It was in 2007 when the leftist leader Rafael Correa became the president of Ecuador.
Despite calls from his supporters, Correa won't be running for a fourth time.
Ecuadorians are at an economic and political crossroad. They'll go to the polls on Sunday to decide whether to follow Argentina, Brazil and Peru in switching to a conservative government.
Here is what we know at a glance:
1. This might be the last of the "pink tide" – for now
Correa was one of the outspoken leftist revolutionary leaders in Latin America, along with Hugo Chavez, Evo Morales and Fidel Castro. Together, they formed the "pink tide," a turn towards left-wing governments in the continent.
Correa oversaw a rise in the fortunes for Ecuador. In 2015, the congress approved a constitutional amendment lifting presidential term limits.
2. Correa has left a lasting impact on Ecuador
Since Correa came to power, the size of the country's economy has nearly doubled to 100 billion dollars.
But last year it shrank by 1.7 percent. Correa says the fall of oil prices and weakening currencies in neighbouring countries was the cause.
Most Ecuadorians think that Correa has done a good job. They credit him with delivering stability to the country that has experienced difficult times – including an economic crisis.
3. Correa called himself a "21st century socialist" – but he never tried to move the nation's currency away from the US dollar
He was enough of pragmatist to leverage an oil boom and loans from China to fund social welfare schemes and public works that transformed the country.
4. Correa is not on the ballot, but his legacy is
Opinion polls give 63-year-old former Vice President Lenin Moreno a strong lead in the field of eight candidates.
However, he is likely to face a runoff on April 2 against his nearest challenger, Guillermo Lasso, a conservative former banker.
To avoid a runoff, a candidate needs to win more than half of the votes, or 40 percent with a 10-point lead over his closest rival.
Disparate opposition factions in the country of 17 million people may then unite to support Lasso, giving him an edge over Moreno, analysts said.
"Any party could beat the governing one in the second round, because there is major resistance to and rejection of the government," Paolo Moncagatta, a political scientist at Quito's San Francisco University said.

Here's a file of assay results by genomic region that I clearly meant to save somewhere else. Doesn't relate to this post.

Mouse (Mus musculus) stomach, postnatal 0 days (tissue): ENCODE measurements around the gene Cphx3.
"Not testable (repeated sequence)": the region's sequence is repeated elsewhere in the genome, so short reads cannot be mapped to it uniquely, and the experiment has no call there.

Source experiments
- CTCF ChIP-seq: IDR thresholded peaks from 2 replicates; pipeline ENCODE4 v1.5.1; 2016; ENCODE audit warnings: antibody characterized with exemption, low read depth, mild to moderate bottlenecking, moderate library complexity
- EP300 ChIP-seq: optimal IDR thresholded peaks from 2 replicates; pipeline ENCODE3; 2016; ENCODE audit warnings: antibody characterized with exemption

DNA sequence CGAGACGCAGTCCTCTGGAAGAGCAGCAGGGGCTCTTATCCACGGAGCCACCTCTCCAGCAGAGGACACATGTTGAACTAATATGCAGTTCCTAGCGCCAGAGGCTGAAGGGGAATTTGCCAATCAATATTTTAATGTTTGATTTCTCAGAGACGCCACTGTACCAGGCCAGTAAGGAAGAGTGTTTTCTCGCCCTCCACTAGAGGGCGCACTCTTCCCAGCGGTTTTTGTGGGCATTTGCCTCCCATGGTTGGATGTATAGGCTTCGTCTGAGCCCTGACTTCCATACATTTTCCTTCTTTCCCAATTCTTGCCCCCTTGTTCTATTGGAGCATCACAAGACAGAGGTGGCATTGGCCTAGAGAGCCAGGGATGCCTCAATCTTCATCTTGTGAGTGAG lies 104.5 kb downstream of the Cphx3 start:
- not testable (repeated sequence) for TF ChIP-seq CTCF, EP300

However, "it is a mistake to underestimate the strength of support for Correa's side," said Michael Shifter of the Inter-American Dialogue think tank in Washington.
5. Who's on the ticket?
Moreno is from a left-wing family. He promises more of the same tax-and-spend social policies.
But a corruption case at state oil firm Petroecuador and a Latin America-wide scandal involving Brazilian conglomerate Odebrecht have weighed on Moreno.
His running mate, Jorge Glas, the country's vice president and former strategic sectors minister is accused of organising bribes and kickbacks.
"We have to vote for change to fight against corruption," Lasso said at a campaign rally on Wednesday.
6. On the campaign trail
Moreno vowed to crack down on corruption, although he did not discuss the Odebrecht or Petroecuador cases.
Meanwhile Lasso pledges to slash taxes, lure foreign investment and create a million jobs.
He also has promised to evict WikiLeaks founder Julian Assange from the country's embassy in London. Assange is avoiding extradition to Sweden over allegations of rape.
There have been no polls on a hypothetical second round. However, many analysts expect Moreno to be defeated.
7. A defeat of the left?
A Lasso victory would intensify the return of the right in South America.
Argentina, Brazil and Peru have all shifted away from leftist rule in the past 18 months as the decade-long commodities boom ended.
8. The problems ahead
The new president will face high expectations for economic improvements in the midst of low oil prices, a steep fiscal deficit, and onerous debts to top financier China.
A Moreno administration might continue to rely on Chinese loans, while Lasso is likely to seek help from the IMF or a quick renegotiation of opaque financing deals with China.